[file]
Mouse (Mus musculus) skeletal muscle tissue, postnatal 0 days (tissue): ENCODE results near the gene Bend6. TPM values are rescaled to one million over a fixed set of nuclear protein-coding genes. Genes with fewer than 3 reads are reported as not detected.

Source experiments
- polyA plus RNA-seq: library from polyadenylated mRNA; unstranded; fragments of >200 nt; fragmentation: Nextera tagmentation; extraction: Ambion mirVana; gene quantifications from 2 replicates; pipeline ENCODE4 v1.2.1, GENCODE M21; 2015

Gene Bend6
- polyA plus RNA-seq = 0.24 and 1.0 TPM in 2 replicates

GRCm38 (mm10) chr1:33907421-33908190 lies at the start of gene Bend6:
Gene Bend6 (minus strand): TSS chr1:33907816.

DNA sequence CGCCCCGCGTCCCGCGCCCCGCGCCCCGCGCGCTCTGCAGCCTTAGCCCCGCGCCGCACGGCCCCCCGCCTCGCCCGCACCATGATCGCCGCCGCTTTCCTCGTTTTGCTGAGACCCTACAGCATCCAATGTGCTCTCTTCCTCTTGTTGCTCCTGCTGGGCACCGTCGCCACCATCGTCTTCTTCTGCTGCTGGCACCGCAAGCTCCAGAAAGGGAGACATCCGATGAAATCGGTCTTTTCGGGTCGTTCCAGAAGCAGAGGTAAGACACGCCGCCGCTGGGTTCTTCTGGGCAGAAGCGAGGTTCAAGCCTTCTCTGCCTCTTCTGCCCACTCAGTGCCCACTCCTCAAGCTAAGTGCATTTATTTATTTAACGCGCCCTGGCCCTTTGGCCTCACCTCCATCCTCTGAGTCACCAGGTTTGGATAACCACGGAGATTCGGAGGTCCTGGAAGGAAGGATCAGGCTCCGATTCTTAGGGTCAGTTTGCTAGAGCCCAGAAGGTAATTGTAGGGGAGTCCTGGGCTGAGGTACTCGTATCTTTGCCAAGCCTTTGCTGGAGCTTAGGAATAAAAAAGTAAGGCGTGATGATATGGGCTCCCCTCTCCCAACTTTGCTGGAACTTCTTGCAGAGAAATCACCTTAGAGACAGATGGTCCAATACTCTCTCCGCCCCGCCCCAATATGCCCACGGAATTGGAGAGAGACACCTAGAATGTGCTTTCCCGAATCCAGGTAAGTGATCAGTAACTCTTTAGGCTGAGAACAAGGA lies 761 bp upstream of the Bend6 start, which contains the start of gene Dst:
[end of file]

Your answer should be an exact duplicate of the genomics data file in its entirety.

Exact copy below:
Mouse (Mus musculus) skeletal muscle tissue, postnatal 0 days (tissue): ENCODE results near the gene Bend6. TPM values are rescaled to one million over a fixed set of nuclear protein-coding genes. Genes with fewer than 3 reads are reported as not detected.

Source experiments
- polyA plus RNA-seq: library from polyadenylated mRNA; unstranded; fragments of >200 nt; fragmentation: Nextera tagmentation; extraction: Ambion mirVana; gene quantifications from 2 replicates; pipeline ENCODE4 v1.2.1, GENCODE M21; 2015

Gene Bend6
- polyA plus RNA-seq = 0.24 and 1.0 TPM in 2 replicates

GRCm38 (mm10) chr1:33907421-33908190 lies at the start of gene Bend6:
Gene Bend6 (minus strand): TSS chr1:33907816.

DNA sequence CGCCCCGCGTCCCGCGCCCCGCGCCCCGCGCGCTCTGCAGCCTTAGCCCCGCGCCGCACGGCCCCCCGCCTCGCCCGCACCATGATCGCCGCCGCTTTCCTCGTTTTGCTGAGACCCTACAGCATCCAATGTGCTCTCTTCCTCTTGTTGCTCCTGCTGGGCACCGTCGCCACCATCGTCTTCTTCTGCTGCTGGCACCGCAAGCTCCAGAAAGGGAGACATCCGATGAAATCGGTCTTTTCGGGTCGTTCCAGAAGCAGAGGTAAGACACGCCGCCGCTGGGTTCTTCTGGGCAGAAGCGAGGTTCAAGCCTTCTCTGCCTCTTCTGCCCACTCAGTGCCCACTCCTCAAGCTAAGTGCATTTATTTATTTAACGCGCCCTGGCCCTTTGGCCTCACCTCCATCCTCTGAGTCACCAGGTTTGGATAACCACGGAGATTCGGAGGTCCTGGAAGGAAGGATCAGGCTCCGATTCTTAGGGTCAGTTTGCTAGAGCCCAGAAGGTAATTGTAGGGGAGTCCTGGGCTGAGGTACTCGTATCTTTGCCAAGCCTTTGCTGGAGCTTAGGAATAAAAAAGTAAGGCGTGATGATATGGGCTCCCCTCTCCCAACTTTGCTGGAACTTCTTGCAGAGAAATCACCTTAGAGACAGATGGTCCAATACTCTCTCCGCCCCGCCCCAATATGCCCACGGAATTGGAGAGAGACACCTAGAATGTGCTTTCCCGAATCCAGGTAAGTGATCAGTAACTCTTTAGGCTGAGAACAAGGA lies 761 bp upstream of the Bend6 start, which contains the start of gene Dst: